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Why We Teach

One professor spent his spring sabbatical interviewing 15 winners of Bethel’s Faculty Excellence Award for Teaching. The resulting documentary illustrates the special relationship between Bethel faculty and students.

By Monique Kleinhuizen ’08, GS’16, new media strategist

September 06, 2018 | 2 p.m.

Assistant Professor of History Sam Mulberry ’99, who spent his sabbatical interviewing Bethel faculty on-camera and creating a documentary.

Assistant Professor of History Sam Mulberry ’99, who spent his sabbatical interviewing Bethel faculty on-camera and creating a documentary.

“It is a sin to bore students.”

It’s a statement beloved Professor of Communication Studies Leta Frazier remembers vividly from one of her college courses. Her professor said that sentence three times, standing on top of a desk, as students filed into class and stared at him, puzzled.

As she tells the story, Frazier leans in toward the camera, chuckling, eyes shining through her signature statement glasses. Now over 80, she still teaches in Bethel’s College of Arts & Sciences, in part because of the unique bond she has with her students. And that professor—among other teachers she had through the years—solidified her desire to teach and gave her a model for effectively connecting with students.

As an alumnus of Bethel, Assistant Professor of History Sam Mulberry ’99 recalled the profound way his own professors influenced his life and career trajectory. As co-director of Bethel’s Academic Enrichment and Support Center and co-director of the Pietas Honors Program, he’s gotten to know Bethel’s faculty—and top students from each department—well over the years. His Bethel relationships and interest in filmmaking inspired him to spend his spring 2018 sabbatical interviewing Faculty Excellence Award for Teaching recipients and creating a documentary from the interviews. It was partly a challenge to himself, to see if he could produce a feature-length film. And as a proponent of Bethel’s digital humanities program, it gave him a chance to compile oral histories for Bethel’s Digital Library and spend uninterrupted time using the medium of video to weave together a story.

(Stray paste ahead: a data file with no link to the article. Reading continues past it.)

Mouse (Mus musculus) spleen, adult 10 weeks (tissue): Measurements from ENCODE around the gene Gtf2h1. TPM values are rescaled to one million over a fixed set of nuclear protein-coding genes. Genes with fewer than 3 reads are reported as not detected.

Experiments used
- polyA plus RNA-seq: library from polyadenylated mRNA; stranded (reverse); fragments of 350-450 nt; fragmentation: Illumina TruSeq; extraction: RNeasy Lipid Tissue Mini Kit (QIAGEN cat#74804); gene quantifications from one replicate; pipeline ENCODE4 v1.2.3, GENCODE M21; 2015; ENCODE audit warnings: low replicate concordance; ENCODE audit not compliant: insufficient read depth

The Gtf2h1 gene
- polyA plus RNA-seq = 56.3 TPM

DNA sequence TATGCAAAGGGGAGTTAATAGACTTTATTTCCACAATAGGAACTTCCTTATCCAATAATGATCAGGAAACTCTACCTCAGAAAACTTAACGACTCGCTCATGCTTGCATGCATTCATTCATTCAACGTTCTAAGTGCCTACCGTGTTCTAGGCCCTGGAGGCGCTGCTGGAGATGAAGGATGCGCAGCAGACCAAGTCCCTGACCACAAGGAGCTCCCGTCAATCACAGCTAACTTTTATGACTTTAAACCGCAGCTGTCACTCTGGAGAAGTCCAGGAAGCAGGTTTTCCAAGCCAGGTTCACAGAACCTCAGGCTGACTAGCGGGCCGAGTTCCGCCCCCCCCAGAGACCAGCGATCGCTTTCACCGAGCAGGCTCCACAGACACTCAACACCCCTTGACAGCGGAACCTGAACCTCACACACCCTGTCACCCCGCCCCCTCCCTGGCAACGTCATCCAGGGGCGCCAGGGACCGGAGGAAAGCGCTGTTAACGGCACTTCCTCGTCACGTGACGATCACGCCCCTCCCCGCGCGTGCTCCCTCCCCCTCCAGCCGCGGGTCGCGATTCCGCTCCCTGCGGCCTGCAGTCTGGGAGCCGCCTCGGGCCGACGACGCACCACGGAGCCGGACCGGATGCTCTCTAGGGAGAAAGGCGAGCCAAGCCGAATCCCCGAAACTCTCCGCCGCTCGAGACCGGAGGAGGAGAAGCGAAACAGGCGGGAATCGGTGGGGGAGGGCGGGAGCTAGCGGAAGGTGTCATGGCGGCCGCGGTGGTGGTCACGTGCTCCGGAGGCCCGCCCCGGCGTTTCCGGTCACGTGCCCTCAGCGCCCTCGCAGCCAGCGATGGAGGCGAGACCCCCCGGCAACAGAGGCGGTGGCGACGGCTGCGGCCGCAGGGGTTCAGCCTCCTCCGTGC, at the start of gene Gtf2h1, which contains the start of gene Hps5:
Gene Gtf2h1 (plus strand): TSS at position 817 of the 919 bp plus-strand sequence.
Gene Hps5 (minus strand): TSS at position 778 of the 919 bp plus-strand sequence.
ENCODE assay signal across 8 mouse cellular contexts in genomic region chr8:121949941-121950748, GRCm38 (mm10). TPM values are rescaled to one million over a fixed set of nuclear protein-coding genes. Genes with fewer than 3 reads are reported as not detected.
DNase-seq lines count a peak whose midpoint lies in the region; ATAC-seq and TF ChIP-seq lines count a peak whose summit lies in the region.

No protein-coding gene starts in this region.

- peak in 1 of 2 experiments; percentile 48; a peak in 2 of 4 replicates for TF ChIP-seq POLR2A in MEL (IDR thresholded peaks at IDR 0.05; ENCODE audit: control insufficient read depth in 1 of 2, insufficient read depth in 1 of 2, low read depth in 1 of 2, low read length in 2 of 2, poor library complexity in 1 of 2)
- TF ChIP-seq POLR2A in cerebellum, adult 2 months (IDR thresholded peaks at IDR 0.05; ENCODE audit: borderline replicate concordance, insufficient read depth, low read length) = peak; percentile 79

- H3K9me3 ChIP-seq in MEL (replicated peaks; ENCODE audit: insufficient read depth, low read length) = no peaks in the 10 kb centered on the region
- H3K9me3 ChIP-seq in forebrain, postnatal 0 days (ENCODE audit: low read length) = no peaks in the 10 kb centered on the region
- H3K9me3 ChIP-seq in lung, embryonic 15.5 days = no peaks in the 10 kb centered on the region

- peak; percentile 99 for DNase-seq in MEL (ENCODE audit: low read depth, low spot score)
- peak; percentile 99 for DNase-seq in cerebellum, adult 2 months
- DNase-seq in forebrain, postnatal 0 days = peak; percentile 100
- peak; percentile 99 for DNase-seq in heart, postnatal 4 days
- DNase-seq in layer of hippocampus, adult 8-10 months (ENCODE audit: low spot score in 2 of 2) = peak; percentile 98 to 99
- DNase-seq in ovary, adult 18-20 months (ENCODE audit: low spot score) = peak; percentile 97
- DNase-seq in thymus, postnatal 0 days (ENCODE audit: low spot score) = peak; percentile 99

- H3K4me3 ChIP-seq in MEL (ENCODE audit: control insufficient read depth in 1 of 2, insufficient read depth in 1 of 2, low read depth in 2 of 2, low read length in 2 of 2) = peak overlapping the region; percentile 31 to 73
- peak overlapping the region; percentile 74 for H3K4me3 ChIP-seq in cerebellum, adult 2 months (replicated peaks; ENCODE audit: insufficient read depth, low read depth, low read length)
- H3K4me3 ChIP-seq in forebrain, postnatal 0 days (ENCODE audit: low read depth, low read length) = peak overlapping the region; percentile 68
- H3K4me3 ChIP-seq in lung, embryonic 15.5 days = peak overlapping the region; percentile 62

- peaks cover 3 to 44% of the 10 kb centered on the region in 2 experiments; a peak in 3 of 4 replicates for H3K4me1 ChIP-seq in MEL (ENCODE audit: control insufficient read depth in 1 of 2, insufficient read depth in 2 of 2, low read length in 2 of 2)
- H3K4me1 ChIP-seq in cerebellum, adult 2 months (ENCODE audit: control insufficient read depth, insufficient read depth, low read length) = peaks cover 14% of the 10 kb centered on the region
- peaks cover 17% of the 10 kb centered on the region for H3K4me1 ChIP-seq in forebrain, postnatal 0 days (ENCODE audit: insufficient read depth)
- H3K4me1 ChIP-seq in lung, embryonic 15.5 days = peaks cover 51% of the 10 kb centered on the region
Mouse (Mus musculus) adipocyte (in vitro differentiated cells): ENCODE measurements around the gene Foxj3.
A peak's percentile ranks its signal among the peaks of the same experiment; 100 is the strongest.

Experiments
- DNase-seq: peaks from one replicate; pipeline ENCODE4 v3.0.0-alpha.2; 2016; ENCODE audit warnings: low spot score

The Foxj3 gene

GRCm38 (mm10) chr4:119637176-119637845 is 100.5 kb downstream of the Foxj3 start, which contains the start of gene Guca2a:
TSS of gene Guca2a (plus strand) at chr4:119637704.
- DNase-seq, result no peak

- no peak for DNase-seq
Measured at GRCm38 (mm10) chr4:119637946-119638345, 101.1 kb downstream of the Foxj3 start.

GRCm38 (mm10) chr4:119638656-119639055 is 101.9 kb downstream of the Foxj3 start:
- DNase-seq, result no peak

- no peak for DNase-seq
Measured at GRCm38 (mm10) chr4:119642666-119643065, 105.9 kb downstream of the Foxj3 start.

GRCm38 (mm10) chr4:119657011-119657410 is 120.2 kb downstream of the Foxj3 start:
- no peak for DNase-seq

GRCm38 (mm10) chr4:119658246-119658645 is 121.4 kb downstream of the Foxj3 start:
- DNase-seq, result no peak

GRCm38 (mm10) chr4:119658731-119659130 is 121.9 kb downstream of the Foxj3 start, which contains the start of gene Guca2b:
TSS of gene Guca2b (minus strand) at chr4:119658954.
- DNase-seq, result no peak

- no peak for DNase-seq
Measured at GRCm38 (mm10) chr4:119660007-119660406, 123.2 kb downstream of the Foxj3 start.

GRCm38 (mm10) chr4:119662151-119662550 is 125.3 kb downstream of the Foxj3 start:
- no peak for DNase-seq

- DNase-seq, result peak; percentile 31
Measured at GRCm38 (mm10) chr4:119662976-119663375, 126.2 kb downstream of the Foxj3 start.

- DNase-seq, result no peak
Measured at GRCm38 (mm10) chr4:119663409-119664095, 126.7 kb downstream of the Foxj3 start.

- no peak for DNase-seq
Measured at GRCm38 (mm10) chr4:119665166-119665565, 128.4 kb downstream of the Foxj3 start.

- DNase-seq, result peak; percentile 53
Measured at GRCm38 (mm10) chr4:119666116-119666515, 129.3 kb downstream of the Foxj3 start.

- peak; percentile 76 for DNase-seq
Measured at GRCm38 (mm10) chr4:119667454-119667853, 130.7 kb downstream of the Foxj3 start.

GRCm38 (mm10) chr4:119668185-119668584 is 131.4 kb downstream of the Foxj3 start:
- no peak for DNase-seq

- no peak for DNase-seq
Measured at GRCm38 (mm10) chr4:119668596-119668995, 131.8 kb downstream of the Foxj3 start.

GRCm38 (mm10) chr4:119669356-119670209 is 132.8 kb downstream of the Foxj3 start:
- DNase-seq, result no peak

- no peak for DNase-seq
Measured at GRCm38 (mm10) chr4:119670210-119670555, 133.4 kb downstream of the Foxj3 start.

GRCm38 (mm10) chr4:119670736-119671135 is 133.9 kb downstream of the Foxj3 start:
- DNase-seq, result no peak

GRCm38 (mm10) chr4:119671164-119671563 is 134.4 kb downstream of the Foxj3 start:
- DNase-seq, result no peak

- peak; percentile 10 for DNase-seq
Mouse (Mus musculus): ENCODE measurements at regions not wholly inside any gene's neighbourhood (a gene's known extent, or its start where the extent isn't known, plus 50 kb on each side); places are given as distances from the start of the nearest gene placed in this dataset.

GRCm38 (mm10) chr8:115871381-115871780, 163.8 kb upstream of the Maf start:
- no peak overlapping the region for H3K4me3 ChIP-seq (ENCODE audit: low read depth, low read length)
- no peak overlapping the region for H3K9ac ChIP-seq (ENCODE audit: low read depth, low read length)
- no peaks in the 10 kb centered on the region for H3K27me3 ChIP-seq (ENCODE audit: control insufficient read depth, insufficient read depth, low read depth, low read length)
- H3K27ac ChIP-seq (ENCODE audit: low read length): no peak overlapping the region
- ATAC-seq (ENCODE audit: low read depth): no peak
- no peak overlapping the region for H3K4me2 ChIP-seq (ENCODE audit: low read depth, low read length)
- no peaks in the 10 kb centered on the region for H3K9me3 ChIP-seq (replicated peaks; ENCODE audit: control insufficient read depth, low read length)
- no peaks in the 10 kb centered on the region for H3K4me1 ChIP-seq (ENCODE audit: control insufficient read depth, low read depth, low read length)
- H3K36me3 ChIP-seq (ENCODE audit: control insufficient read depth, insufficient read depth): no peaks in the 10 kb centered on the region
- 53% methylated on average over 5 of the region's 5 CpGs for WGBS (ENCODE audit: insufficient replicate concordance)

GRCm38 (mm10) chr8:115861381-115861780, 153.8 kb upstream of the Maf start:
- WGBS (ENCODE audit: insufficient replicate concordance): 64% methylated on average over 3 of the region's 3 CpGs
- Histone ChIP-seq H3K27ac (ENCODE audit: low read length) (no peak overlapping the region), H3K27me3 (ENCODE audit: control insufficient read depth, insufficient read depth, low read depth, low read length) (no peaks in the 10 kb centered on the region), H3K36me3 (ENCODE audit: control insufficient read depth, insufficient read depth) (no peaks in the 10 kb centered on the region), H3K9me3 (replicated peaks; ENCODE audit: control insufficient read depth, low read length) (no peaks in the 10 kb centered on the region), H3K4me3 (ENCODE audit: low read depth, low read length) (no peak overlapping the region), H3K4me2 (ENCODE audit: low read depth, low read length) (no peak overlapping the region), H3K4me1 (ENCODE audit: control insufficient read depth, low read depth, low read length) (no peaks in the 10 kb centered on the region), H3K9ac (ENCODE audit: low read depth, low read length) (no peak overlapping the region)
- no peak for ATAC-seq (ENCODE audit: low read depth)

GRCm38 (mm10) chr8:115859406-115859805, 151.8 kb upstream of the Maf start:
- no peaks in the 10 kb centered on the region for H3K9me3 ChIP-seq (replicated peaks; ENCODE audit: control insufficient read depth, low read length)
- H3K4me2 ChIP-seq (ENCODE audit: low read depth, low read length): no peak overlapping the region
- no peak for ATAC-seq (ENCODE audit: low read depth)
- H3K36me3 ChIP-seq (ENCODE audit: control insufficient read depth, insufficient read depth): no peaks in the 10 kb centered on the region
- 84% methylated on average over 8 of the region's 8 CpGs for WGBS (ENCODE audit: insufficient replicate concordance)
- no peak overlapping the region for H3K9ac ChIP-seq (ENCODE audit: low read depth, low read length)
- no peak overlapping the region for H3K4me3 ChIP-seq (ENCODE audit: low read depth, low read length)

Some interviewees touched on profound themes about learning, like Assistant Professor of Biology Sara Wyse describing the value of the humanities in scientific conversations. At another point, Professor of Physics Emeritus Dick Peterson—a widely-recognized expert in the world of optics—admits he should have published fewer articles and gotten to know more of his students over the years.

“A moment like that speaks deeply,” says Mulberry. In the process of creating the film, he waded through some 14 hours of film, often coming to campus early in the morning to watch portions of it on the large projector screens in the Clauson Center (CC) 313 lecture hall, which allowed him to see edits in greater detail. Mulberry says the semester-long discipline became a celebration of some of the great teachers that helped form his own career—and a gift to the Bethel community.